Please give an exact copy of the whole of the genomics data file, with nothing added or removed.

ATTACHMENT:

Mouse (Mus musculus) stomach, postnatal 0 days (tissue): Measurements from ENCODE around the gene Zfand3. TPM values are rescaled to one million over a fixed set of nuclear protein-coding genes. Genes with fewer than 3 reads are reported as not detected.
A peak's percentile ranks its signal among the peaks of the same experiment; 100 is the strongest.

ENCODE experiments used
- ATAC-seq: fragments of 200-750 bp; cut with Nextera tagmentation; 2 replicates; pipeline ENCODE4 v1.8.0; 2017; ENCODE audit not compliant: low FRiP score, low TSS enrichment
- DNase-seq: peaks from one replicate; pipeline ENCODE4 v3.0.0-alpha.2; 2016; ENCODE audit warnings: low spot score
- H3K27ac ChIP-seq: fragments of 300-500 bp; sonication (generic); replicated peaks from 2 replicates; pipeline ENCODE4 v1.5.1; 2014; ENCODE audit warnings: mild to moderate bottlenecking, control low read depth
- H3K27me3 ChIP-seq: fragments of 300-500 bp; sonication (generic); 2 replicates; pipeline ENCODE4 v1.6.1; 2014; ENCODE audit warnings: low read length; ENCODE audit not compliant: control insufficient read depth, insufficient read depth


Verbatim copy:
Mouse (Mus musculus) stomach, postnatal 0 days (tissue): Measurements from ENCODE around the gene Zfand3. TPM values are rescaled to one million over a fixed set of nuclear protein-coding genes. Genes with fewer than 3 reads are reported as not detected.
A peak's percentile ranks its signal among the peaks of the same experiment; 100 is the strongest.

ENCODE experiments used
- ATAC-seq: fragments of 200-750 bp; cut with Nextera tagmentation; 2 replicates; pipeline ENCODE4 v1.8.0; 2017; ENCODE audit not compliant: low FRiP score, low TSS enrichment
- DNase-seq: peaks from one replicate; pipeline ENCODE4 v3.0.0-alpha.2; 2016; ENCODE audit warnings: low spot score
- H3K27ac ChIP-seq: fragments of 300-500 bp; sonication (generic); replicated peaks from 2 replicates; pipeline ENCODE4 v1.5.1; 2014; ENCODE audit warnings: mild to moderate bottlenecking, control low read depth
- H3K27me3 ChIP-seq: fragments of 300-500 bp; sonication (generic); 2 replicates; pipeline ENCODE4 v1.6.1; 2014; ENCODE audit warnings: low read length; ENCODE audit not compliant: control insufficient read depth, insufficient read depth